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Covid-19 lockdown: Democracy is in the emergency room

Siya Khumalo writes about religion, politics and sex. He is the author of ‘You Have To Be Gay To Know God’ (Kwela Books, 2018), which won the Desmond Tutu-Gerrit Brand Literary Prize. Follow him on @SKhumalo1987 (Insta and Twitter), or like his Facebook page With Siya Khumalo.

South Africa is in danger of lurching from the Covid-19 crisis to the self-inflicted crisis of authoritarianism.

From numerous court cases in the public record, we know government officials have habitually neglected to manage what was within their sphere of control. The cost of this negligence is being externalised as the irrational and disproportionate reduction of citizens’ self-determination over the lockdown.

If the rule of law worked, if the scarcity of time weren’t on rogue office-bearers’ side, that cost would be recovered from government officials who’ve undermined the law and redirected to managing this pandemic.  Otherwise, the country may lurch from the Covid-19 crisis to the self-inflicted crisis of authoritarianism. 

Of all the questions that could be asked about the lockdown, those highlighted by advocate Tembeka Ngcukaitobi on Eusebius McKaiser’s show are the ones we should all be asking. Arguing from the principle that the suspension of constitutional rights must be proportional and rational to the purpose at hand (ie, managing the Covid-19 pandemic), McKaiser and Ngcukaitobi show that the reasons given by the Health Department and the security cluster for some lockdown measures are “sledgehammers”.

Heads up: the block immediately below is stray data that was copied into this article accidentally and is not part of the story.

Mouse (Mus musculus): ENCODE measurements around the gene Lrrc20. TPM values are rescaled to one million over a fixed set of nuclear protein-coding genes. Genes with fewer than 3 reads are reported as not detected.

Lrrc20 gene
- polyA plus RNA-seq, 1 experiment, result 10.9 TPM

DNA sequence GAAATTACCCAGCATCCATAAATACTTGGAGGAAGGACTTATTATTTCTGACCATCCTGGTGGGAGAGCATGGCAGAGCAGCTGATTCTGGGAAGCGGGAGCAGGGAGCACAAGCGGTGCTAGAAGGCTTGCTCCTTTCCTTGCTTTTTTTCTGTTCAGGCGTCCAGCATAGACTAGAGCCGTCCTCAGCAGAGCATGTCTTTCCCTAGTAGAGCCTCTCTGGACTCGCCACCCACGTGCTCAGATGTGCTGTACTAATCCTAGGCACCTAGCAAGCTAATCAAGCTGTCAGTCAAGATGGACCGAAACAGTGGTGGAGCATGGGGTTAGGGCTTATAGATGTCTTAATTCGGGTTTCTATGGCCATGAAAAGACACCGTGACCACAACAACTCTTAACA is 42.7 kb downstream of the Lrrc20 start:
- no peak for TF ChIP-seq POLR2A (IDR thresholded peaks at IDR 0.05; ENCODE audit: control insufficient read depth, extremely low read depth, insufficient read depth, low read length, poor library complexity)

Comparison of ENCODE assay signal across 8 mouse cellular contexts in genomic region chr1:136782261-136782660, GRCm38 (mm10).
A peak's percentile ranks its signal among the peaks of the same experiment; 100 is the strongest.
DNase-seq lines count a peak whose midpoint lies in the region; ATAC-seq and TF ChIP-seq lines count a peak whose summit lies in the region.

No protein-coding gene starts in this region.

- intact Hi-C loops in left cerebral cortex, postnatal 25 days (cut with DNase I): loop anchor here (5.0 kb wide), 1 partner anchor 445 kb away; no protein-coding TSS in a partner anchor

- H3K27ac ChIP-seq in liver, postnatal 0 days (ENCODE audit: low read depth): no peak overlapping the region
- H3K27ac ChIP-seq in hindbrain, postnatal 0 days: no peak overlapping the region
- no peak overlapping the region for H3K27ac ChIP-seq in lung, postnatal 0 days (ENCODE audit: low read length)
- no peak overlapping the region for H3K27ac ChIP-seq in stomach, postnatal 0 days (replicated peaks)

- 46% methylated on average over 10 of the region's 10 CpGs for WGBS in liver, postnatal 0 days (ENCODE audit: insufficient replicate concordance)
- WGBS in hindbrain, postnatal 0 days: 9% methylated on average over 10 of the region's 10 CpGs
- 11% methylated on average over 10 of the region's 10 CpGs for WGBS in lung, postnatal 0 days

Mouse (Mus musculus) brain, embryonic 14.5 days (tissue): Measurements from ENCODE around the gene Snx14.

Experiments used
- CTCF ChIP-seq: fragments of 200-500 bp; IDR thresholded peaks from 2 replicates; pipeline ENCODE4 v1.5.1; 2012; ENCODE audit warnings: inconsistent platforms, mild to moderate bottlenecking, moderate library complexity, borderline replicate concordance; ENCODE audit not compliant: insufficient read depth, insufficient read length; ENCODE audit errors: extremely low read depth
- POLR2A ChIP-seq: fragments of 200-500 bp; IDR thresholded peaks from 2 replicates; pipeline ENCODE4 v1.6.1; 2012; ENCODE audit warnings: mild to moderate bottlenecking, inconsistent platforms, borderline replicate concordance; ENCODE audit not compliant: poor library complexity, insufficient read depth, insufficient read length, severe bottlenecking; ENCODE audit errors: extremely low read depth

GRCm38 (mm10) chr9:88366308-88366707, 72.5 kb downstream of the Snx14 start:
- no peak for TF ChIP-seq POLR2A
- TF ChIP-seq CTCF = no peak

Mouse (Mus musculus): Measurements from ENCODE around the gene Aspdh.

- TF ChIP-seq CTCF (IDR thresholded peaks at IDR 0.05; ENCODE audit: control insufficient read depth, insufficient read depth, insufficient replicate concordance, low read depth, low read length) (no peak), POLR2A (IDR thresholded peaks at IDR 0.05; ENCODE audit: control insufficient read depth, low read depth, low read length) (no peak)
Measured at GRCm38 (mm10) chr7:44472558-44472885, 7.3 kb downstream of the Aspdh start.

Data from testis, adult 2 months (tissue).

Has banning alcohol and cigarette sales anywhere been proven a proportionate, rational, efficient and effective way to limit the spread of this virus? Couldn’t controlling substance quantities have sliced closer to favouring individual freedom over restrictions? The show is really worth listening to. 

That we don’t know much about this virus causes many to advance arguments for shifting on to citizens the burden of government’s failure to hitherto observe the rule of law. The danger with such arguments is they take sensitive and emotive truths (eg, alcohol is often involved in gender-based violence, which fills up hospital beds that should be spared for the pandemic) and misapply those to measures in the State of Disaster, making you look bad for saying that alcohol-related gender-based violence should merit a solution independent of the solution to the pandemic. 

In its leadership role and management of tax funds, the government should have demonstrably, rationally done everything in its power before broaching the subject of how citizens could complement the government’s efforts.

“This is no time to point fingers,” some say, forgiving a multitude of sins and the conflation of different solutions to interrelated social challenges.  But this inadvertently empowers government officials to point fingers at us and our freedoms as though the social conditions that make this pandemic such a big national threat were the effects of our sins instead of theirs. This opportunism isn’t the fault of those who call it out; it’s the fault of those who rely on it. This all sets a precedent for blurring very fine lines of accountability — lines we may need one day if David Mabuza takes Cyril Ramaphosa’s place as president.